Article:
Alan: The Wizard of Oz, a fantasy tale, originally written for children is a story known to virtually every American. Little did any of us know that we were watching the story of our lives as it would play out. Dorothy and Toto were picked up by the tornado in Kansas and dropped into the magical land of Oz. Their first encounter, the Good Witch Glinda tells her that this “is a land of great beauty, but, can also be a land that is dark and terrible.” If you will stay on this Yellow Brick Road, she said, over the rainbow there is an Emerald City where troubles drop like lemon drops, and there lives a Wizard who will show you and Toto how to get back to Kansas, but, don’t dare venture off the Yellow Brick Road because there are Wicked Witches and other fearsome creatures. Along the way she meets the Scarecrow (“I need a brain with which to make wise choices about my life”), the Tin Man (“I need a new heart so that I can fall in love again”), and finally, the Cowardly Lion (“I’m the King of the Jungle, but, I’m a coward and I’m embarrassed, I need courage.”)
This is the story of our lives, long stretches of beauty and joy in our lives, punctuated by some “life tsunamis” that make our lives “dark and terrible”, brain fog from the anxiety and stress of life in the digital age, heartbreak from failed relationships or the death of a loved one, and lack of courage at critical times in our lives. The story ends with the Wizard being unmasked as a False Wizard, a wrinkled-up little man who could do nothing for them other than tell them that they had within already all they needed to fix their lives. Indeed, when stressed to the max and suffering from brain fog, depressed and alone from heartbreak, anxious, and needing courage, an alarmingly high number are turning to the “false wizards” of pills, alcohol, binge-eating, and social media addiction.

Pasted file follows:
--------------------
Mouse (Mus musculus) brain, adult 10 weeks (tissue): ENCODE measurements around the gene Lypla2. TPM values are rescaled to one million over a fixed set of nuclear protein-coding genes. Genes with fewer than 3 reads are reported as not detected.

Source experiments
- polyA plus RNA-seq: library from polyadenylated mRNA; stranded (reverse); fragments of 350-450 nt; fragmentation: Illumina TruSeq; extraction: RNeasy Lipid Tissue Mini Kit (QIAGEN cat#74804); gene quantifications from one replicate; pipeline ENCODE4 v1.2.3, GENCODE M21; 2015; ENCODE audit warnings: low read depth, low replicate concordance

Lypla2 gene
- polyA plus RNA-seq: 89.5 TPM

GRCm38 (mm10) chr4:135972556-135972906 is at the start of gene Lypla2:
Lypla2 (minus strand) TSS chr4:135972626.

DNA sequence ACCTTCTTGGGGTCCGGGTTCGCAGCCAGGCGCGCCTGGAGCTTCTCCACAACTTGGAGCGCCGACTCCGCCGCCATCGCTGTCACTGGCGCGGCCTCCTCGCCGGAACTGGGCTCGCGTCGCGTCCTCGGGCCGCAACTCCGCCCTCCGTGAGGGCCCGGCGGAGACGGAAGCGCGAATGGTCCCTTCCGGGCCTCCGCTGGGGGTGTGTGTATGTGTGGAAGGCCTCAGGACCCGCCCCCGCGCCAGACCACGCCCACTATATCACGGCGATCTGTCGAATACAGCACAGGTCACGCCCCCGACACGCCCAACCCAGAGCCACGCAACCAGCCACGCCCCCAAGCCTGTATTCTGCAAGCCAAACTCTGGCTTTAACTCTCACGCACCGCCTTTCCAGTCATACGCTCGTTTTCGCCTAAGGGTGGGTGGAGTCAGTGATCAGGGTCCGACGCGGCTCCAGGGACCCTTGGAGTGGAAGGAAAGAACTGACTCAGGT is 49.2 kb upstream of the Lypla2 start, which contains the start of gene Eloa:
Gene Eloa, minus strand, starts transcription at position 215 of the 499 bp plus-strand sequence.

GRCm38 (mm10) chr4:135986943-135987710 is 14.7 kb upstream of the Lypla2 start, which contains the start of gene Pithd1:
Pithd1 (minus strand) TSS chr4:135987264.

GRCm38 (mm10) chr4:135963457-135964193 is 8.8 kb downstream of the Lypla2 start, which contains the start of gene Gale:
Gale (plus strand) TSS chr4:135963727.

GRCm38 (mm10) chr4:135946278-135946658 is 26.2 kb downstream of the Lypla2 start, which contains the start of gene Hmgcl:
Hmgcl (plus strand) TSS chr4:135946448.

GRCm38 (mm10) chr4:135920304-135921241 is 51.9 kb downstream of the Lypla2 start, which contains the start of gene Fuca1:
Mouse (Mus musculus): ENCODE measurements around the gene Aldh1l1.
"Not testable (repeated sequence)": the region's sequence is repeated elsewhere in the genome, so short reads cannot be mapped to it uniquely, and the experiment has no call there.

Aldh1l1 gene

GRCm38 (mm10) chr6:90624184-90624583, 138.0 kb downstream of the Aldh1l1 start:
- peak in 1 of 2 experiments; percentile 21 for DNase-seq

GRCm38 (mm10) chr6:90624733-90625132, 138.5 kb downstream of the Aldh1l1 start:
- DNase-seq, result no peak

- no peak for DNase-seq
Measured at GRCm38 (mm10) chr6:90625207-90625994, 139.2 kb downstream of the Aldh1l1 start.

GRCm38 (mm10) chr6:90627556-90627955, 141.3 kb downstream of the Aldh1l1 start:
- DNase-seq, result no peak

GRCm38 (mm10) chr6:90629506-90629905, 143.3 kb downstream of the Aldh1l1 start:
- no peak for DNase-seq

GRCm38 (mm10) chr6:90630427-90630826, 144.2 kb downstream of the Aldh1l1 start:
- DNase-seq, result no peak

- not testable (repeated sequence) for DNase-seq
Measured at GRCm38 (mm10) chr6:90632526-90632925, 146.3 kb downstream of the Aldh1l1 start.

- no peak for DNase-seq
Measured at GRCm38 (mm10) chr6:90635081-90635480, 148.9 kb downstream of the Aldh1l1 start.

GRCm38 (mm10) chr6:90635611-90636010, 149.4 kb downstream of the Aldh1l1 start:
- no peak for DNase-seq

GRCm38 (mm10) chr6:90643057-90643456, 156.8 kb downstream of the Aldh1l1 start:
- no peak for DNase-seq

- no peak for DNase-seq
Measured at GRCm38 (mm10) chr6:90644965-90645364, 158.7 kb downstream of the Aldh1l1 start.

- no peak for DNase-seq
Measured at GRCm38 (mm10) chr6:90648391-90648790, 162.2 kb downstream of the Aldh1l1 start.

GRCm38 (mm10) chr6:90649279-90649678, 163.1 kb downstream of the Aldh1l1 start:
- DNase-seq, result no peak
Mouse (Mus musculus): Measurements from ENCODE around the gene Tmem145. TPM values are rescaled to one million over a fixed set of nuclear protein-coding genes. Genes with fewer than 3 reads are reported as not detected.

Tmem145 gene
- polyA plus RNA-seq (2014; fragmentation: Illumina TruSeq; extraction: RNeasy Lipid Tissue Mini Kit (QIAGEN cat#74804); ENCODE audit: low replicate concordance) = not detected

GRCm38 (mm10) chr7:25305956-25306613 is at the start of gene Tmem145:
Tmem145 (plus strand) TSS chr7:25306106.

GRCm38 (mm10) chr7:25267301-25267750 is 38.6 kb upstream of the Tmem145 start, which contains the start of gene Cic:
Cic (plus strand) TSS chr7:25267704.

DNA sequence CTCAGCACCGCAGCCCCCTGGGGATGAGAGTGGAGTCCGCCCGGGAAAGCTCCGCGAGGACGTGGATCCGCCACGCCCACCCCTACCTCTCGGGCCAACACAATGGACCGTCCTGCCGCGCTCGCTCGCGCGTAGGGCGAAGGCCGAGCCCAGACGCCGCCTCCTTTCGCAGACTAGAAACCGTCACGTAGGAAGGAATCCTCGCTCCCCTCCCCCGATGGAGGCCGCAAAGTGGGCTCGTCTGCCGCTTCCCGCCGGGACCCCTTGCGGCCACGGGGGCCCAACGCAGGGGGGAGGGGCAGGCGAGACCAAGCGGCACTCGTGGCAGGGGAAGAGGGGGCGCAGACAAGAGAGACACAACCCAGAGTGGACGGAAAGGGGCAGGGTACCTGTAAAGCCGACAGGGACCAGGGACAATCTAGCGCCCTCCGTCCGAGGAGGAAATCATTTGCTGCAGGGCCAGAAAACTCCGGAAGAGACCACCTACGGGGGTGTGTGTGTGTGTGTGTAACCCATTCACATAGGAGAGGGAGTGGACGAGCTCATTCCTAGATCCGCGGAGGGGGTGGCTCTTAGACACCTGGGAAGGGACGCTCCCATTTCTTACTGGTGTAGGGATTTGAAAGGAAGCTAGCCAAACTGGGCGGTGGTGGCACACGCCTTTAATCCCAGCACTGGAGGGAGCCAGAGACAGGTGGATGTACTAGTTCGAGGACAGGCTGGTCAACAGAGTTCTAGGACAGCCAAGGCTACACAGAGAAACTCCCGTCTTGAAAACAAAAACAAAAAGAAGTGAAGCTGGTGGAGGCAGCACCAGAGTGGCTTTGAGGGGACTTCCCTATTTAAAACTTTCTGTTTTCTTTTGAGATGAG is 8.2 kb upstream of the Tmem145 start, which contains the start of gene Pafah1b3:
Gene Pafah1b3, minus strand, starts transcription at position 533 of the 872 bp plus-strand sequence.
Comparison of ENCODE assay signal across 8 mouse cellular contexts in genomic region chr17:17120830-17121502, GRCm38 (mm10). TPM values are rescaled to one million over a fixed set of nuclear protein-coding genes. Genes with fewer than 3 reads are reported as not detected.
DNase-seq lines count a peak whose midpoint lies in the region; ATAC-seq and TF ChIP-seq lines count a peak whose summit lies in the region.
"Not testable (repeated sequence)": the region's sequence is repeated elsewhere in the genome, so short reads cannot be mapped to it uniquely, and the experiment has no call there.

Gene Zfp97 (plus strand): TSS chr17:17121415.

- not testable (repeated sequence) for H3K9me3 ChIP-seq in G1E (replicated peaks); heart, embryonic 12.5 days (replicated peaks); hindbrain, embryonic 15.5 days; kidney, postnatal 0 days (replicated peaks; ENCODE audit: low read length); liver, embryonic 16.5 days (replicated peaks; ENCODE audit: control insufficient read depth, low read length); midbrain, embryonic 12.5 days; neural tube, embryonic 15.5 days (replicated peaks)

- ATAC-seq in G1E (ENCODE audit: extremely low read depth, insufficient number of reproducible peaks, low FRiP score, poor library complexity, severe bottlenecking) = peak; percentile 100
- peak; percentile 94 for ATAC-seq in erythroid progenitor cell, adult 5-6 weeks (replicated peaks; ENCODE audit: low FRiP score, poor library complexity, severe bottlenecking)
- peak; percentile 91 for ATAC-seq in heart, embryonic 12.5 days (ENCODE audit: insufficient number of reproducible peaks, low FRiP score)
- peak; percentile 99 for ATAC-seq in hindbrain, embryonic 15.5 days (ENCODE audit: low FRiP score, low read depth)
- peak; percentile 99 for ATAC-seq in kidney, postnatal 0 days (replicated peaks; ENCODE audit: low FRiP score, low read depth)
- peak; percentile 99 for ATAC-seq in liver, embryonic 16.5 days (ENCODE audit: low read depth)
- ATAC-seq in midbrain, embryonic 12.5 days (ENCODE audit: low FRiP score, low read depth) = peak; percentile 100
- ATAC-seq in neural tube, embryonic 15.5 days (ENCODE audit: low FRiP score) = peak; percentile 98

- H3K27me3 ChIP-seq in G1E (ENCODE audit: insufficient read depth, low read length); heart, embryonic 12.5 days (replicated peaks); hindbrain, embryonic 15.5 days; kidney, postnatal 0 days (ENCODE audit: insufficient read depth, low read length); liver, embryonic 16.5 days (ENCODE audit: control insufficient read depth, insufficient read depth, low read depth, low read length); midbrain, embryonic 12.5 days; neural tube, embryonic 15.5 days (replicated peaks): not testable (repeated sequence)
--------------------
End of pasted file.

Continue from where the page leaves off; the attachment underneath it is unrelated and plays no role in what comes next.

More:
Indeed, it is the Black Plague of our time. Unlike the “noisy killers” (hurricanes, fires, school shootings, earthquakes) the death rate from this more silent variety (opioids, suicides and premature death from obesity related illness) dwarfs the death toll from the other more dramatic variety. More were lost to opioids in 2017 alone than the combined wars of Vietnam, Afghanistan and Iraq. Calls to the national suicide line doubled over the past two years, teen suicides are soaring, and the national obesity rate is now second only to Mexico. There is an exit ramp, our very own Yellow Brick Road, our God-given breath. Mindful breathing is the path to a calm mind and is the other half of the fitness-equation, adding mind fitness to physical fitness. Breath is our first act in life and our last act, and little thought is given to it otherwise. Mindful breathing practiced on a consistent basis is our own path to the Emerald City and a calm mind.
Kaitlin: What other mindfulness practices can people incorporate and apply in their daily life to reduce and moderate their stress levels?